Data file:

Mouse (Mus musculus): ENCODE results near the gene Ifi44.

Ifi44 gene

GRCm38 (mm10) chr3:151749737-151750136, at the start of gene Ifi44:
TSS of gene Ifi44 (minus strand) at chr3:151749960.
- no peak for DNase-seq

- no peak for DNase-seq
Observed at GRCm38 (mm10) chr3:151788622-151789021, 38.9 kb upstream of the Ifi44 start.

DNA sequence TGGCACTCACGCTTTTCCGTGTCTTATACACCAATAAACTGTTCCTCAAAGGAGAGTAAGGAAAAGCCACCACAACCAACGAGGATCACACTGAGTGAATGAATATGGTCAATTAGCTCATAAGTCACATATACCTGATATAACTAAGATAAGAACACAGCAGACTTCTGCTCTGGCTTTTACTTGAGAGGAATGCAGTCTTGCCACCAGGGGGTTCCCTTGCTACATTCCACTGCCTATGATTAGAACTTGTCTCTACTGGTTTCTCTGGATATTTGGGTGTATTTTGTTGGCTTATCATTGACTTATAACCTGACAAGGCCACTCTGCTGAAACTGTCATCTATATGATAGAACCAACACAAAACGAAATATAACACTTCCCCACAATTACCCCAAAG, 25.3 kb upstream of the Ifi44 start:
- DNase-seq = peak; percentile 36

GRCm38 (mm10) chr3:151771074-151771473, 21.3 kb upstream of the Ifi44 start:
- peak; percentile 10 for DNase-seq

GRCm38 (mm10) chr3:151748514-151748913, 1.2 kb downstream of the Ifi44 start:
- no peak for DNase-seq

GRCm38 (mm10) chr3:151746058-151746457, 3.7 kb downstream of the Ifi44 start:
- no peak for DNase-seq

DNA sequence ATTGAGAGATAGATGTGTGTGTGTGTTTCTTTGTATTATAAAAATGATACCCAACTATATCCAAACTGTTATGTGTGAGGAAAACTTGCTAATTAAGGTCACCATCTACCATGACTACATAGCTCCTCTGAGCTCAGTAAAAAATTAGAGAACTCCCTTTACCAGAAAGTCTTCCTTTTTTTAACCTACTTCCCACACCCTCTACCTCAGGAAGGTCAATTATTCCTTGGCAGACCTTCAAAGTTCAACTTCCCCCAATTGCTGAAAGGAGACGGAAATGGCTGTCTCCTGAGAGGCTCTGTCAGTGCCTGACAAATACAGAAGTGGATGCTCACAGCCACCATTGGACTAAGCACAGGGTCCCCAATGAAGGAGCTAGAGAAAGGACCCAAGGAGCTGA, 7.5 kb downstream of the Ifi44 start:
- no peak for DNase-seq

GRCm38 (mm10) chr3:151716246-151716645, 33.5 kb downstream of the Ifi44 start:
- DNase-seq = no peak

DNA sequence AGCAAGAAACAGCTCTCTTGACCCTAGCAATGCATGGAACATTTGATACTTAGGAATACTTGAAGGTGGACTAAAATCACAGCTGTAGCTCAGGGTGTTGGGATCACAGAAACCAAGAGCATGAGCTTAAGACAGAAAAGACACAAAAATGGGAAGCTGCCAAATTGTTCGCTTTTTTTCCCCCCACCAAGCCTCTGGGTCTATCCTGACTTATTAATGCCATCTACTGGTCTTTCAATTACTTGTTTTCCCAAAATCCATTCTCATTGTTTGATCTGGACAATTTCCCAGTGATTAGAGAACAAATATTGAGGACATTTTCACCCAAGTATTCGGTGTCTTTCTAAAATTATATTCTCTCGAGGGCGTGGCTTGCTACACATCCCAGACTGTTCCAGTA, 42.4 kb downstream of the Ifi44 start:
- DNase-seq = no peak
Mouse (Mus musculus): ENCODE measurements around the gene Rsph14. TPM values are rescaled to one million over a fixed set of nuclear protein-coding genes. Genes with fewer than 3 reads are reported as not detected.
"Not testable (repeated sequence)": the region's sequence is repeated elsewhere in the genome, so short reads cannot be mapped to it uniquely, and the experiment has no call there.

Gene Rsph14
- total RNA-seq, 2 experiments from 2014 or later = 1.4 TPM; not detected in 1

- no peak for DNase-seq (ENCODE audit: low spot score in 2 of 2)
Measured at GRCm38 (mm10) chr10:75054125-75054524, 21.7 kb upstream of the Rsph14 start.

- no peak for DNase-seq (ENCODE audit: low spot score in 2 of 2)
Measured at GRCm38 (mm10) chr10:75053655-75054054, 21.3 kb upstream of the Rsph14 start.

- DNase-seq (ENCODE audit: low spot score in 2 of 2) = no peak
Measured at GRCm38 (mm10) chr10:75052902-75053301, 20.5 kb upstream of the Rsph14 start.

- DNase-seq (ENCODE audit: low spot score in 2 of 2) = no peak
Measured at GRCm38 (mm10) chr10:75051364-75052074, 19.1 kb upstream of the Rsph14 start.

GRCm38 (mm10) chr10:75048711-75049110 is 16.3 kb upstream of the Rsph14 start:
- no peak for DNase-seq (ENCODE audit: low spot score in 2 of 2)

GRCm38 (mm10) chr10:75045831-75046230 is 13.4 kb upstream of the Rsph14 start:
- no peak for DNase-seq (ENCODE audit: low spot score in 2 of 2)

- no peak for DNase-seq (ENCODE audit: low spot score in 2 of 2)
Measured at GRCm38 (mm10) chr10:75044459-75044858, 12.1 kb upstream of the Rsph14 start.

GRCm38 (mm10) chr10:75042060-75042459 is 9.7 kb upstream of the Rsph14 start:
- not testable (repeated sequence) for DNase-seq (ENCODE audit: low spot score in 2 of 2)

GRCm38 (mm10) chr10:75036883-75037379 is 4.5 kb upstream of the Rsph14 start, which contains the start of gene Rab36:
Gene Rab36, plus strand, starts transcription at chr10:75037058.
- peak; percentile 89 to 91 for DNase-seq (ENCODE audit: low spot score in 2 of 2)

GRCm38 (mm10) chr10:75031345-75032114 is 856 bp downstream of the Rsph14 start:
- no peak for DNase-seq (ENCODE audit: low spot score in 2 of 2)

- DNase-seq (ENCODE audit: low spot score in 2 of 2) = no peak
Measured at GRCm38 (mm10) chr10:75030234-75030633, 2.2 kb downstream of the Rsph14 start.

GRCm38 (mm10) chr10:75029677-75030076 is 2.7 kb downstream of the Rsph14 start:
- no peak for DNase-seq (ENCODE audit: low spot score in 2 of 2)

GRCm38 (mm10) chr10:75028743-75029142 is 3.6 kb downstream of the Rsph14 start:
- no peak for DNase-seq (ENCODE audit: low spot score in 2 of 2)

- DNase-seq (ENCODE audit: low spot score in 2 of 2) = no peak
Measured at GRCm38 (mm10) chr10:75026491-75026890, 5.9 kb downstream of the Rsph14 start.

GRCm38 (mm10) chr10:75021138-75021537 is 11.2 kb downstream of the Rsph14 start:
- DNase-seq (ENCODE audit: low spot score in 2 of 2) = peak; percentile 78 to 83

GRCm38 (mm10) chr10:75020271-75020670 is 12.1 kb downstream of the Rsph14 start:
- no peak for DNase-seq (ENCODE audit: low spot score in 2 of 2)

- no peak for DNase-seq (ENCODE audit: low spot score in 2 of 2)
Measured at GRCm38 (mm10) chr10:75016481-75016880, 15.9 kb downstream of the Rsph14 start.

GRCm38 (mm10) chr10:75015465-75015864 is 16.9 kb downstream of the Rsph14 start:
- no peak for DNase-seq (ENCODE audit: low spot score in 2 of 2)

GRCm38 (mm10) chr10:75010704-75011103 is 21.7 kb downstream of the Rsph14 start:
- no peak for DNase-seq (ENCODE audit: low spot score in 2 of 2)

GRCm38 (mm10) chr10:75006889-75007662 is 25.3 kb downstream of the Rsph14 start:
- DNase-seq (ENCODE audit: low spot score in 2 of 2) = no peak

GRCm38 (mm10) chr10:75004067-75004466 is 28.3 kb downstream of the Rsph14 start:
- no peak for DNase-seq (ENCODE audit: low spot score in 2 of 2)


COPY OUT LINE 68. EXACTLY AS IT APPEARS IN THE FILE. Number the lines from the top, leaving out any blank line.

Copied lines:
- no peak for DNase-seq (ENCODE audit: low spot score in 2 of 2)